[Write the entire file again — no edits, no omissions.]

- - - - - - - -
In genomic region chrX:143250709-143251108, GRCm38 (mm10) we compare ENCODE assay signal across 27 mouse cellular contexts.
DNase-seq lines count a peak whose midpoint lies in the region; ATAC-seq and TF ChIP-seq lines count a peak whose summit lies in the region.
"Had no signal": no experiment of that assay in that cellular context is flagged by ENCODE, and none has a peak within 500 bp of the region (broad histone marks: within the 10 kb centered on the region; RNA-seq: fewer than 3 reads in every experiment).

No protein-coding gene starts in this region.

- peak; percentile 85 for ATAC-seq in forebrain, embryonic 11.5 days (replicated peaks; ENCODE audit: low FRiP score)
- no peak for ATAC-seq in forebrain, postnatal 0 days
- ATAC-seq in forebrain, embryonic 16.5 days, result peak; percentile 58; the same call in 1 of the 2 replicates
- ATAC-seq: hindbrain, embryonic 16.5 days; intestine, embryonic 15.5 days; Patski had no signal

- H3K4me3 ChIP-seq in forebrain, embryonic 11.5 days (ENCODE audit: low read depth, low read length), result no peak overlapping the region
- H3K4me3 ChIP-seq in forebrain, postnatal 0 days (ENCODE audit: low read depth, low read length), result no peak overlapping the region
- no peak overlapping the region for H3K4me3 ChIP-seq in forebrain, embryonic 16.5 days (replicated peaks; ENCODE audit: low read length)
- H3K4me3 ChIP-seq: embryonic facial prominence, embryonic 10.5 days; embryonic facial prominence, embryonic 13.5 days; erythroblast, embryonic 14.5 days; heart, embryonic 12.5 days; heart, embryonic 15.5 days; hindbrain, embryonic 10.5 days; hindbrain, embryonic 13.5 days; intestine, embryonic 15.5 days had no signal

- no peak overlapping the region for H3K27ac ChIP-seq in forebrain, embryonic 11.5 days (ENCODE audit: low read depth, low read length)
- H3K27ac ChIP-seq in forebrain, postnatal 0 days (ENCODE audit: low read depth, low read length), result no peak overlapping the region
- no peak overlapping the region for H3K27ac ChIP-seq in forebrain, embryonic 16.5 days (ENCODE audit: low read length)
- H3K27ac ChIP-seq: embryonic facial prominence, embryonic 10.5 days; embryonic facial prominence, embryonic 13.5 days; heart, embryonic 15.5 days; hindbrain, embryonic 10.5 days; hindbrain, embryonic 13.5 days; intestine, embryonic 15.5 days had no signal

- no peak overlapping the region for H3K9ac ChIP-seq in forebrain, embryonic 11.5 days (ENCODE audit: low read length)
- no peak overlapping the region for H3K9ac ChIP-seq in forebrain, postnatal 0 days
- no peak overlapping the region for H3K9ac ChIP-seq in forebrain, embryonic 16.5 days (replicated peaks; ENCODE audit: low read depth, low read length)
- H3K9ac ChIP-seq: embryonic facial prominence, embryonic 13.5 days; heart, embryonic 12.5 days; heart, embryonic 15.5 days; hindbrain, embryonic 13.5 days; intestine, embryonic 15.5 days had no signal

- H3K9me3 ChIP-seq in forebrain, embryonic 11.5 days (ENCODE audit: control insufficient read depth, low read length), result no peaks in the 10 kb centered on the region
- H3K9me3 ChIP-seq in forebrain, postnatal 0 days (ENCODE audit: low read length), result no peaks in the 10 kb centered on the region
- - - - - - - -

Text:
In genomic region chrX:143250709-143251108, GRCm38 (mm10) we compare ENCODE assay signal across 27 mouse cellular contexts.
DNase-seq lines count a peak whose midpoint lies in the region; ATAC-seq and TF ChIP-seq lines count a peak whose summit lies in the region.
"Had no signal": no experiment of that assay in that cellular context is flagged by ENCODE, and none has a peak within 500 bp of the region (broad histone marks: within the 10 kb centered on the region; RNA-seq: fewer than 3 reads in every experiment).

No protein-coding gene starts in this region.

- peak; percentile 85 for ATAC-seq in forebrain, embryonic 11.5 days (replicated peaks; ENCODE audit: low FRiP score)
- no peak for ATAC-seq in forebrain, postnatal 0 days
- ATAC-seq in forebrain, embryonic 16.5 days, result peak; percentile 58; the same call in 1 of the 2 replicates
- ATAC-seq: hindbrain, embryonic 16.5 days; intestine, embryonic 15.5 days; Patski had no signal

- H3K4me3 ChIP-seq in forebrain, embryonic 11.5 days (ENCODE audit: low read depth, low read length), result no peak overlapping the region
- H3K4me3 ChIP-seq in forebrain, postnatal 0 days (ENCODE audit: low read depth, low read length), result no peak overlapping the region
- no peak overlapping the region for H3K4me3 ChIP-seq in forebrain, embryonic 16.5 days (replicated peaks; ENCODE audit: low read length)
- H3K4me3 ChIP-seq: embryonic facial prominence, embryonic 10.5 days; embryonic facial prominence, embryonic 13.5 days; erythroblast, embryonic 14.5 days; heart, embryonic 12.5 days; heart, embryonic 15.5 days; hindbrain, embryonic 10.5 days; hindbrain, embryonic 13.5 days; intestine, embryonic 15.5 days had no signal

- no peak overlapping the region for H3K27ac ChIP-seq in forebrain, embryonic 11.5 days (ENCODE audit: low read depth, low read length)
- H3K27ac ChIP-seq in forebrain, postnatal 0 days (ENCODE audit: low read depth, low read length), result no peak overlapping the region
- no peak overlapping the region for H3K27ac ChIP-seq in forebrain, embryonic 16.5 days (ENCODE audit: low read length)
- H3K27ac ChIP-seq: embryonic facial prominence, embryonic 10.5 days; embryonic facial prominence, embryonic 13.5 days; heart, embryonic 15.5 days; hindbrain, embryonic 10.5 days; hindbrain, embryonic 13.5 days; intestine, embryonic 15.5 days had no signal

- no peak overlapping the region for H3K9ac ChIP-seq in forebrain, embryonic 11.5 days (ENCODE audit: low read length)
- no peak overlapping the region for H3K9ac ChIP-seq in forebrain, postnatal 0 days
- no peak overlapping the region for H3K9ac ChIP-seq in forebrain, embryonic 16.5 days (replicated peaks; ENCODE audit: low read depth, low read length)
- H3K9ac ChIP-seq: embryonic facial prominence, embryonic 13.5 days; heart, embryonic 12.5 days; heart, embryonic 15.5 days; hindbrain, embryonic 13.5 days; intestine, embryonic 15.5 days had no signal

- H3K9me3 ChIP-seq in forebrain, embryonic 11.5 days (ENCODE audit: control insufficient read depth, low read length), result no peaks in the 10 kb centered on the region
- H3K9me3 ChIP-seq in forebrain, postnatal 0 days (ENCODE audit: low read length), result no peaks in the 10 kb centered on the region